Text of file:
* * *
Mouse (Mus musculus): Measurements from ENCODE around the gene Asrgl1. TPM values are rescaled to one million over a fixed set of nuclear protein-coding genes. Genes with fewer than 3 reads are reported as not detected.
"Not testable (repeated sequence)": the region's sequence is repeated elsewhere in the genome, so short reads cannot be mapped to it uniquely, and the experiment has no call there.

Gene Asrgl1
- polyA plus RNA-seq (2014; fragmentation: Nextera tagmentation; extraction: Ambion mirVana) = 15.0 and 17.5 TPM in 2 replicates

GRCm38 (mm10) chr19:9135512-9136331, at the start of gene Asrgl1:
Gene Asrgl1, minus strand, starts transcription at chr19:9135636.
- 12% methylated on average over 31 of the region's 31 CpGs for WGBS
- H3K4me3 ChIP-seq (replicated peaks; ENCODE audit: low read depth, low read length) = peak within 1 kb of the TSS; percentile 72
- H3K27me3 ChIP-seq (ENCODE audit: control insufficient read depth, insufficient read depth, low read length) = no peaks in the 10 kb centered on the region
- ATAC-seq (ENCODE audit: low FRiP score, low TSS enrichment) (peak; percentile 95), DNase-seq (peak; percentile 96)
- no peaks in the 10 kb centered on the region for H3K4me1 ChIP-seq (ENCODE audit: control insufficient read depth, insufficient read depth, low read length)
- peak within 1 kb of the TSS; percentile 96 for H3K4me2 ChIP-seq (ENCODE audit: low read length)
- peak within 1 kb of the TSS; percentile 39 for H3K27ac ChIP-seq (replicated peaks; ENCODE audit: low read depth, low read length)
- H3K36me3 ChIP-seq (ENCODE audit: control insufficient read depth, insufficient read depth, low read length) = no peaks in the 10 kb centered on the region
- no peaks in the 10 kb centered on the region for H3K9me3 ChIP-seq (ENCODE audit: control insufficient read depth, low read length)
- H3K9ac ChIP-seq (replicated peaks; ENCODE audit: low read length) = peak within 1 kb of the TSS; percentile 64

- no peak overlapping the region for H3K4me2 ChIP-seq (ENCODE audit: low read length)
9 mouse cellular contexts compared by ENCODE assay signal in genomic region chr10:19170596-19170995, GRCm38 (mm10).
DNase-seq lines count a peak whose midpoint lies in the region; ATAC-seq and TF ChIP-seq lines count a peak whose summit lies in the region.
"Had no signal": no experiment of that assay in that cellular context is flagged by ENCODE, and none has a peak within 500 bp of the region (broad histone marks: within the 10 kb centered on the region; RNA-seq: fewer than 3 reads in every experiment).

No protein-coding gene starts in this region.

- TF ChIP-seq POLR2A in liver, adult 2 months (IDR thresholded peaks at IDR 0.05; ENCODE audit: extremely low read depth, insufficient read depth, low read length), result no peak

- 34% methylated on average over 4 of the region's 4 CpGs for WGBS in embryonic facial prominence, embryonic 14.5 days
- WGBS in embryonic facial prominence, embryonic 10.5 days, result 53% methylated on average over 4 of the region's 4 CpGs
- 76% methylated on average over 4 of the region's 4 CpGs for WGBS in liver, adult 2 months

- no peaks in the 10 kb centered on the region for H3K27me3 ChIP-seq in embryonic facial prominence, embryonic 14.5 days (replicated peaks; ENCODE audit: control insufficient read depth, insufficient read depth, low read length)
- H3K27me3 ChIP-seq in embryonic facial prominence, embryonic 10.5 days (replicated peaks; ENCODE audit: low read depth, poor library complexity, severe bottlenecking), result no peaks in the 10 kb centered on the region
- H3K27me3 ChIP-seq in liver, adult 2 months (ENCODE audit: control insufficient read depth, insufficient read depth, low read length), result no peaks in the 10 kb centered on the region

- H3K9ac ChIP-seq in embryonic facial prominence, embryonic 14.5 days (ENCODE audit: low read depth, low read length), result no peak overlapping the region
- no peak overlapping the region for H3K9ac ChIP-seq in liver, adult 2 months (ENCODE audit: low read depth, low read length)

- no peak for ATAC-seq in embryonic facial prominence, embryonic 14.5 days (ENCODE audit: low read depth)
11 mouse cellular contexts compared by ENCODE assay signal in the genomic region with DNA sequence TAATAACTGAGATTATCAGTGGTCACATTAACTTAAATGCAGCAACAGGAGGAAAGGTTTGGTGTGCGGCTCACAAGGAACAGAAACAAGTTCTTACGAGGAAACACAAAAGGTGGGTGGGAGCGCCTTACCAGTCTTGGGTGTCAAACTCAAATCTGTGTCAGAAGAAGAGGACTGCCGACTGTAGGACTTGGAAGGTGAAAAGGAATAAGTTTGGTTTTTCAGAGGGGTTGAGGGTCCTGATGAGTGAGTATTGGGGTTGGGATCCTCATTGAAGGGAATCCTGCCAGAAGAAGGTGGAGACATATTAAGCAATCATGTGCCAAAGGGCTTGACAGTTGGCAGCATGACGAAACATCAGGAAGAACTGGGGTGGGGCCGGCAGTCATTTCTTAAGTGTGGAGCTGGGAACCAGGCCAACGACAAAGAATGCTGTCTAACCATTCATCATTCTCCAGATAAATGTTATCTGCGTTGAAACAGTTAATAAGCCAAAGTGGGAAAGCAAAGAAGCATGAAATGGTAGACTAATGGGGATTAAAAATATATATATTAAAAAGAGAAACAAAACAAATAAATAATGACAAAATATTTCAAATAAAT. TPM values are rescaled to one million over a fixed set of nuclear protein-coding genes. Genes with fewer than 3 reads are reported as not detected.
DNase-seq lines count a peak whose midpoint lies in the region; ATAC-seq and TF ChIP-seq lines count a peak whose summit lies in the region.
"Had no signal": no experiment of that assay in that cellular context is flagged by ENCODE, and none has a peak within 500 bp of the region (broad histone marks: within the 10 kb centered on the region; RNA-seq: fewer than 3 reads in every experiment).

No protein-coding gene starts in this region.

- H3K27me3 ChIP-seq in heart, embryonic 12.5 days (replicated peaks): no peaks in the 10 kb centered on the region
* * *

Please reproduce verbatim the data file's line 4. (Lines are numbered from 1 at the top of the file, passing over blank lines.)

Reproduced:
- polyA plus RNA-seq (2014; fragmentation: Nextera tagmentation; extraction: Ambion mirVana) = 15.0 and 17.5 TPM in 2 replicates